Once upon a time, a young educated man went back home to meet his illiterate mom in the village. This was after living in the city for a while and had grown poorer than his fellows who remained in the village and who never traveled out for once. He went back to his mother tattered and disturbed.

“Mother, why am I poorer even than my friends in the village. Am I under a curse?” The son asked his mother with concern.

His mom looked for a while, then she asked some questions from him: How many people’s name do you know in your street? How many people learn from you? How many people do you help to solve their problems right in the city? How many people depend on you to solve their problems around you?

The son told the mother that he is alone and minds his business right in the city to avoid problems of the city.

Mother told him: This is why you are poor and you will remain so until you change how you do things. It is not a matter of being under a curse; you will remain a failure until you begin to attend to the needs of men.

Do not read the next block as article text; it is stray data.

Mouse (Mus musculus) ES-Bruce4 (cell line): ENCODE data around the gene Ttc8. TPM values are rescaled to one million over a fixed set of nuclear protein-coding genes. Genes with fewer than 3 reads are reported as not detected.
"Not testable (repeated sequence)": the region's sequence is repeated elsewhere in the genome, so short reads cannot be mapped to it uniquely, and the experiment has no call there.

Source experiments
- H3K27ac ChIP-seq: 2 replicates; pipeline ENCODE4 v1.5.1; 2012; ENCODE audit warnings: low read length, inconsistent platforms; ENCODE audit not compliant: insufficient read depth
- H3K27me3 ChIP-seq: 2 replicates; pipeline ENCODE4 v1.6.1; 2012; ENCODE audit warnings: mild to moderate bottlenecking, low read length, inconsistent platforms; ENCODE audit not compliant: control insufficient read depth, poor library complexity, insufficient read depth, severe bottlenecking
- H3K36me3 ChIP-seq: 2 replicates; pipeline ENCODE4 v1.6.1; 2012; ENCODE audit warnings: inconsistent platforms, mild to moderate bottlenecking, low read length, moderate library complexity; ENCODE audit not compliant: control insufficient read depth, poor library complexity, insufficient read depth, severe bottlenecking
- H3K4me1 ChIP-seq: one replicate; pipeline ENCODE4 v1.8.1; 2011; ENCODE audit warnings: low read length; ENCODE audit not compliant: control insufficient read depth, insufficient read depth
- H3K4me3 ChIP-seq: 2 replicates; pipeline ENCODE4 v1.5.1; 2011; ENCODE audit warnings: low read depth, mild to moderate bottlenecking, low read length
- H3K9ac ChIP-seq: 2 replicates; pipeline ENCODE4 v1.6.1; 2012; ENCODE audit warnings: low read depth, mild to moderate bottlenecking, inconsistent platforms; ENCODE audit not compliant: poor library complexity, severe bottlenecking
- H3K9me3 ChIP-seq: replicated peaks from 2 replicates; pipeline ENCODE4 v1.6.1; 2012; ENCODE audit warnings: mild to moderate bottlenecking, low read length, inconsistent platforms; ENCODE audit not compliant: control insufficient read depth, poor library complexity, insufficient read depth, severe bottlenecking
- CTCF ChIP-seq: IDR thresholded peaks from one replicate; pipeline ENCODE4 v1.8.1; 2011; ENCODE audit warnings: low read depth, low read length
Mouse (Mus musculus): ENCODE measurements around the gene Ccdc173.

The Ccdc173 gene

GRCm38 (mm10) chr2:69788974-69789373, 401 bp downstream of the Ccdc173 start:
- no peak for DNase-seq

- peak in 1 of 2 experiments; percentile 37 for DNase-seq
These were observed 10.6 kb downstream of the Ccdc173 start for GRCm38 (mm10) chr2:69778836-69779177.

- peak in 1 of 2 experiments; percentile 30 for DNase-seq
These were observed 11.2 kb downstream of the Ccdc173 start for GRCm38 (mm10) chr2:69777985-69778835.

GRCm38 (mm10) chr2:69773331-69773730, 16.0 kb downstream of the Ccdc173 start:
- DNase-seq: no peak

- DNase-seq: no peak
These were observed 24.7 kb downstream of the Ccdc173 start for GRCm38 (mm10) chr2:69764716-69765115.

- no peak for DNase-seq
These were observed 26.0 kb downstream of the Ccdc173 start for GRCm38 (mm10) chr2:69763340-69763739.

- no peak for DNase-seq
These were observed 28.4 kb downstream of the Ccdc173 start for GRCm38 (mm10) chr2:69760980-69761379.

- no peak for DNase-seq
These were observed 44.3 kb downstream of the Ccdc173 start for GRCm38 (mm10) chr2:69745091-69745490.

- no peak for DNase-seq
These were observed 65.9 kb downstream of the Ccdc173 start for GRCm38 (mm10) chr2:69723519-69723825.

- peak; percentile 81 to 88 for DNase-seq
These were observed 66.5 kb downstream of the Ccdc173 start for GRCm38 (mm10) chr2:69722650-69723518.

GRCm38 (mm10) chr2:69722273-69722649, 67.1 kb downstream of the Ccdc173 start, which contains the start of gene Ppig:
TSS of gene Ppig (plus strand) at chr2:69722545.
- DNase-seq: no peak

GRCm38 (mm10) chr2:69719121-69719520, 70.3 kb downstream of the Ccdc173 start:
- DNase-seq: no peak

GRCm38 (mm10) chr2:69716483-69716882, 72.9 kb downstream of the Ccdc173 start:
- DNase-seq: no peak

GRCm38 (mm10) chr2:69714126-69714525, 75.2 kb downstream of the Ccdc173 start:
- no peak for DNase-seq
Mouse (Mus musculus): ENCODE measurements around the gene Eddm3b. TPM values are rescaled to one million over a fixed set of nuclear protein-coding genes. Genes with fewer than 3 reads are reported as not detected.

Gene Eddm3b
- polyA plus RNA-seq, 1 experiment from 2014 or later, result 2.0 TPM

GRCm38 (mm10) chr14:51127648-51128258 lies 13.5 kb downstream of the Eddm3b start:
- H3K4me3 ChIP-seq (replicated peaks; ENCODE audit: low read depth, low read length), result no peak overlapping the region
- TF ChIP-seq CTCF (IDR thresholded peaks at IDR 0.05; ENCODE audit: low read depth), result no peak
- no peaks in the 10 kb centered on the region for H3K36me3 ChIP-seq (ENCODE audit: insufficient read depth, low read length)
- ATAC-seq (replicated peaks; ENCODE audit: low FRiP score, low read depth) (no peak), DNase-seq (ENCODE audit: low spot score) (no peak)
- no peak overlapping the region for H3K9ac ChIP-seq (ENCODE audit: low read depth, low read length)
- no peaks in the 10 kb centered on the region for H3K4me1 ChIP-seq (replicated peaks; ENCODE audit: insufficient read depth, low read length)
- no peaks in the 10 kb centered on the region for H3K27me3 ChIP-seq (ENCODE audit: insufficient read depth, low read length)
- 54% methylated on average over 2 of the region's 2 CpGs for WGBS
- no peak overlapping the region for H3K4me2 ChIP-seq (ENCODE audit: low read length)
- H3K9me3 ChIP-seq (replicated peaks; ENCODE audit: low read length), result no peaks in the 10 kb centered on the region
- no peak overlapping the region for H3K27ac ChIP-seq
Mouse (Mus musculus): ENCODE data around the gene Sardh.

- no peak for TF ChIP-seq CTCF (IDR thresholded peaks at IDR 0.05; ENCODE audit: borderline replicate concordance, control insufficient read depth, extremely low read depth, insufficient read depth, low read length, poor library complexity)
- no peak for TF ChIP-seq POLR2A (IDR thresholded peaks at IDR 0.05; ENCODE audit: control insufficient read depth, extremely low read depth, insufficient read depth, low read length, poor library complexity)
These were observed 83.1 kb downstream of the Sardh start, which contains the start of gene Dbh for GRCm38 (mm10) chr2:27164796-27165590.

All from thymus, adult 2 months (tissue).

Solve more of people’s problems and you will come out of poverty; stay alone and grow poorer. People who gain wealth don’t stay alone and nobody succeeds alone.”

She adds: “Even Kamilu the yam farmer feeds many people in the city, which is why he is wealthy though he lives in the village.” This simple wisdom dazed the son and he went back to the city to attend to the needs of many. He began to solve people’s problems. The more he solved problems the wealthier he became.

Wealth answers to service, giving, sharing and helping others one way or the other.

Prayer alone will not change poverty to riches in individuals, societies and nations.

He who gives sparingly will gain sparingly.

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